I had to setup a new Windows 10 machine for someone this week. It took 4hrs to install the updates, on a high speed ethernet connection. That was not the download time, no, it was all the rebooting and getting to 100% and the starting at 1% again.
Finally got it sorted and hit the next problem, they wanted Outlook (Office 365) migrated, including their eight email accounts, grrr.
Microsoft's official line is "You cannot transfer account settings only data files", but digging deeper there was a rumour. The rumour stated that Microsoft did not want to support people transferring settings as it was non-trivial. Finally I found that the key to transferring settings from one machine to another was to ensure it was with the same version of Outlook
. Easy it was all Office 365.
You have to export and import a specific set of Registry keys, but that is just
export keys to file
import keys from file
The keys you need are everything from
The slight problem I had was the old machine had the keys in
and the new install had created
A quick Search and Replace in the .reg file fixed that. And the crossing of fingers, still, Microsoft will never know!
Now the final (OK, second to last) piece of the puzzle. The process of exporting and importing your Outlook settings does not
include your passwords. Annoyingly it does include the setting "Remember my password" so, Outlook then fails to ask you for your password because the nothing it has is deemed correct.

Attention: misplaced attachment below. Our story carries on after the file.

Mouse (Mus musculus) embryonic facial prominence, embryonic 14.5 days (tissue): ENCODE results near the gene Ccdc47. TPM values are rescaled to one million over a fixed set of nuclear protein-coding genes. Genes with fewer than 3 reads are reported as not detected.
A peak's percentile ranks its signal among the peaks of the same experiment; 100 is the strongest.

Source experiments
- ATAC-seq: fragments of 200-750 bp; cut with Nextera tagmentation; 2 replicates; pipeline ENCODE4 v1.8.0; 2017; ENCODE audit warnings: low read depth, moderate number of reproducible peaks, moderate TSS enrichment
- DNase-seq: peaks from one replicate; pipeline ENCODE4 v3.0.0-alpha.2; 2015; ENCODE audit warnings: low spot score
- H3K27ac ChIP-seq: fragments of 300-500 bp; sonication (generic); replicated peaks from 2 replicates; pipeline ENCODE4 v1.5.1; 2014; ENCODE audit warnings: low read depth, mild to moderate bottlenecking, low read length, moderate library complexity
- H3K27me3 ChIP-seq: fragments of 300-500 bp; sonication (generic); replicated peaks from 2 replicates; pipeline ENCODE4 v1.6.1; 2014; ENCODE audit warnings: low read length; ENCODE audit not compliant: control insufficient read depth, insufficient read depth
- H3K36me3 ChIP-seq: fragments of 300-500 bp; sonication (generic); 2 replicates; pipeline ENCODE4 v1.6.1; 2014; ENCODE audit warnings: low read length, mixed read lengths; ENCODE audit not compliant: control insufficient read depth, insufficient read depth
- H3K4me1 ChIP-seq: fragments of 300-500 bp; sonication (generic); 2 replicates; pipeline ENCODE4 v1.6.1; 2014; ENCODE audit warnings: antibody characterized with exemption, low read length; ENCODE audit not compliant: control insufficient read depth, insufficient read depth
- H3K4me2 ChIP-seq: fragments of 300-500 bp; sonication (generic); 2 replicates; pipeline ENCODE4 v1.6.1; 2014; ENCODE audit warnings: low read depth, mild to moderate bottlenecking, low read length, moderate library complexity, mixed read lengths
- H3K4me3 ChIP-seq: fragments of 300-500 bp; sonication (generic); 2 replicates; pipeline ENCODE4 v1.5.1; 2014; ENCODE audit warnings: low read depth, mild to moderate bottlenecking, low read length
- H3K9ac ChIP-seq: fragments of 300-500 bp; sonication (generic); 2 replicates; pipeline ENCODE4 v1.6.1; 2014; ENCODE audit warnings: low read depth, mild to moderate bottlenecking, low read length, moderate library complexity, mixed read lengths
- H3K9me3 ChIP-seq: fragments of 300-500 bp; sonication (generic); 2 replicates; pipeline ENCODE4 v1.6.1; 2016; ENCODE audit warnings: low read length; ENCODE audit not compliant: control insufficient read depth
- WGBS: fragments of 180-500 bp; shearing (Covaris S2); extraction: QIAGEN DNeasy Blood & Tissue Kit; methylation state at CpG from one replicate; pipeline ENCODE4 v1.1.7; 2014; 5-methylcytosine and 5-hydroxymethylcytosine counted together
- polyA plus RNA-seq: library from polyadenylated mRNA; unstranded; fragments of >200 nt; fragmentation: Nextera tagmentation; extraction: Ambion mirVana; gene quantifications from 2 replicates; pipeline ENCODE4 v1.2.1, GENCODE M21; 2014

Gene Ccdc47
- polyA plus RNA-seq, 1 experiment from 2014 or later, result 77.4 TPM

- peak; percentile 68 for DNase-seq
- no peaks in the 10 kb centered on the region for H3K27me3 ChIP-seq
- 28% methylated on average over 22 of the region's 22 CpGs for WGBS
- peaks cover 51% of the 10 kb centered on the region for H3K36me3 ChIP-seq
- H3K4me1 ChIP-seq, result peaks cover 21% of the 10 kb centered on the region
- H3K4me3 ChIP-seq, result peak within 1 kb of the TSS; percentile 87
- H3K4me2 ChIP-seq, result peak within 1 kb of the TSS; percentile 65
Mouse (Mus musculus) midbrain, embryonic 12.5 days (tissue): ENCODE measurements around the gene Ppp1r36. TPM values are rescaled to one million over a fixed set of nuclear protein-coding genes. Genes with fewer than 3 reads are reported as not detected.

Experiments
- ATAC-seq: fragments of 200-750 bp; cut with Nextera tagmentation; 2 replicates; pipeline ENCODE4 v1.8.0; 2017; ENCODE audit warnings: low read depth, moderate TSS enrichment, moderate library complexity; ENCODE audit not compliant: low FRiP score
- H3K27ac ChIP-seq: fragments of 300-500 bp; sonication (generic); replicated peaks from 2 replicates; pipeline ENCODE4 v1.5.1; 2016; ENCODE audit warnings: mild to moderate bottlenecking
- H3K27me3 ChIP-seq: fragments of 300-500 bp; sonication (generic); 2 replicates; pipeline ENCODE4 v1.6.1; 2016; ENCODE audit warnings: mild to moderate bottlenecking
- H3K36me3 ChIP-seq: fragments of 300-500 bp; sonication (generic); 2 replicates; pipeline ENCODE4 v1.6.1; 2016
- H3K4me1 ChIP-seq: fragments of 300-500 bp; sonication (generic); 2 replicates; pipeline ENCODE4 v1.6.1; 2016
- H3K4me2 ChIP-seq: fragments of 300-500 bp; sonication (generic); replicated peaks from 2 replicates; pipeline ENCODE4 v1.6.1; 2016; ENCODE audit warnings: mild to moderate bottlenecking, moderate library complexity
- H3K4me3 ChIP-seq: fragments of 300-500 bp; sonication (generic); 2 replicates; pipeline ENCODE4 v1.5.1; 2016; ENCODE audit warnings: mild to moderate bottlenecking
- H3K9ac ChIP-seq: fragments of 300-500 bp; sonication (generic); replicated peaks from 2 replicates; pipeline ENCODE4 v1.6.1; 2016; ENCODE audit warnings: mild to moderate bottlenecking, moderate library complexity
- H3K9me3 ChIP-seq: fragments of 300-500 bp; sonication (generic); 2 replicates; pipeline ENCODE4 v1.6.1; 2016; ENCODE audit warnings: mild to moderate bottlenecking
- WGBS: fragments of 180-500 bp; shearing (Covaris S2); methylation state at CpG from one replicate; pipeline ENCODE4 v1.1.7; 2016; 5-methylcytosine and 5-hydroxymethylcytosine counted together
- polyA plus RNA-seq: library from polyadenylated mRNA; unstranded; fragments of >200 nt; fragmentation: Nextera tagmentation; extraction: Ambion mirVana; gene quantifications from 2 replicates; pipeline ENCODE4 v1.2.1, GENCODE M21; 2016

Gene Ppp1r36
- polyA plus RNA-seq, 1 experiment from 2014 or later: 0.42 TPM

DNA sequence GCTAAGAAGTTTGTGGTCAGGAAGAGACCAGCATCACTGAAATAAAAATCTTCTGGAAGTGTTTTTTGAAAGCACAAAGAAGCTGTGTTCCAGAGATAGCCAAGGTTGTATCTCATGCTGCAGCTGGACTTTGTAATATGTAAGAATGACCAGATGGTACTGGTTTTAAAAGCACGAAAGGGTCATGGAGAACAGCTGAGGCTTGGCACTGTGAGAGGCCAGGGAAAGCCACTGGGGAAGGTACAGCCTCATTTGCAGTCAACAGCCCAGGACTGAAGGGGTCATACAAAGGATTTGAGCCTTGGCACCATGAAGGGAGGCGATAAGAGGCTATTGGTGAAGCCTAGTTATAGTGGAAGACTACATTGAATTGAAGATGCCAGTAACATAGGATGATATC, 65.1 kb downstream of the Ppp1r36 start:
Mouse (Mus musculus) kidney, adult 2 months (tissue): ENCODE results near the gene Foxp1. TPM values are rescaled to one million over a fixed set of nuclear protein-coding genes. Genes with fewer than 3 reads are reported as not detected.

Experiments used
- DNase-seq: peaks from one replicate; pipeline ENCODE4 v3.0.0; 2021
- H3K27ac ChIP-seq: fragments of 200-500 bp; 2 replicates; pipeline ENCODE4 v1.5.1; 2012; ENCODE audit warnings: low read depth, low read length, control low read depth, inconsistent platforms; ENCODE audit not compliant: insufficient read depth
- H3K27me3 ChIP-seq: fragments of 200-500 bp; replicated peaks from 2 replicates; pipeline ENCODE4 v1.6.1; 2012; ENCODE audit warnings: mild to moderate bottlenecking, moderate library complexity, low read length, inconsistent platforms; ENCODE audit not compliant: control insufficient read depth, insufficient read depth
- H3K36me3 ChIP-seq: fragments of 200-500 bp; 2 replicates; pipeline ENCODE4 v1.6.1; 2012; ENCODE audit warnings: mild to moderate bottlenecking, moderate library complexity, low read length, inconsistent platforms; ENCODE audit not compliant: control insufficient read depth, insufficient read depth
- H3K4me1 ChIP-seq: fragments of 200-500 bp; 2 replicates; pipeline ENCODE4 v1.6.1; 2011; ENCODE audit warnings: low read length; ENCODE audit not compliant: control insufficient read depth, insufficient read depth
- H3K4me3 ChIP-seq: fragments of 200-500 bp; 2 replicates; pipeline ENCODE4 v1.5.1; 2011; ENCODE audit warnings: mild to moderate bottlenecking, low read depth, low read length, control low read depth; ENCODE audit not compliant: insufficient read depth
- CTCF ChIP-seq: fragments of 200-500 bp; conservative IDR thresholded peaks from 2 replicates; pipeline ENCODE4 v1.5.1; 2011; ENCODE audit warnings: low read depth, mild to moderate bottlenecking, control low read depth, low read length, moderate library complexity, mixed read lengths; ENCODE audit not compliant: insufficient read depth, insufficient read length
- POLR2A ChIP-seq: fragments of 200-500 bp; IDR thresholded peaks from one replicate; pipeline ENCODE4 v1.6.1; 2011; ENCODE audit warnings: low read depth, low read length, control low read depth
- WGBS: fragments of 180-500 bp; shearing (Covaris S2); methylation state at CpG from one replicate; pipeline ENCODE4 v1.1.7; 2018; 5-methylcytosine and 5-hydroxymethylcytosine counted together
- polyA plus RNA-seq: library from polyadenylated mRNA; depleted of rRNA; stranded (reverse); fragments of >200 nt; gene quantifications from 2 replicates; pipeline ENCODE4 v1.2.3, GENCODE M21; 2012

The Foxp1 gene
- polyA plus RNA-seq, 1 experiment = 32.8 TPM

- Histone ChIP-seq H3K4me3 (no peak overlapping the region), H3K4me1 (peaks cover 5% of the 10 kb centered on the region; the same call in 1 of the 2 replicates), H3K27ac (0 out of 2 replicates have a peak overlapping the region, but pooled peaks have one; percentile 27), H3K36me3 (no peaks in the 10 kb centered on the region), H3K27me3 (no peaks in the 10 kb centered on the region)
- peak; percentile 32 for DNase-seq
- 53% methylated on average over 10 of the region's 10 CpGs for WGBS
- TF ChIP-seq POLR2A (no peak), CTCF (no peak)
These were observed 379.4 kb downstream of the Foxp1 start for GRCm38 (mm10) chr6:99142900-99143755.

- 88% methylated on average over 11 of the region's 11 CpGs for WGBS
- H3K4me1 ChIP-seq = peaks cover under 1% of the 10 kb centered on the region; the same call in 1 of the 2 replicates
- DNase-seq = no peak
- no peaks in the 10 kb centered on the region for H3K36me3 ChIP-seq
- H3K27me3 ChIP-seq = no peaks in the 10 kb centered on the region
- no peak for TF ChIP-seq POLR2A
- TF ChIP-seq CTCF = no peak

The passwords mush be somewhere on the system ...
bit more Googling and bit of luck and recognised the domain name http://www.nirsoft.net
Digging around a bit, there is a lot
of great free
tools on that site, and found this
It is incredibly simple. Download and run, no install necessary. Then select the defaults and let it run a for a minute or so. The result is every piece of encrypted data in your registry is decrypted and displayed!
Now, you might think L33t Hakorz, but, this utility simply uses the API Microsoft created for this job. The clever bit is it knows how to find the keys to decrypt, which is detailed on the site as a specific HEX signature. If you are logged in, I was, then it just gets the data.
There were 300 keys found, but, I recognised the passwords pretty quickly. The problem now was I had a list of eight passwords but did not know which accounts they linked to. The output does list the registry keys so I just went in to the registry found each one in turn, they had GUID type names, expanded each one and read the "Account Name" key!
The final, final steps was to copy the .PST files, and .OST for IMAP accounts and place them in exactly the same path
as the old machine.
I do not think Outlook on the new machine had any idea it had been hoodwinked.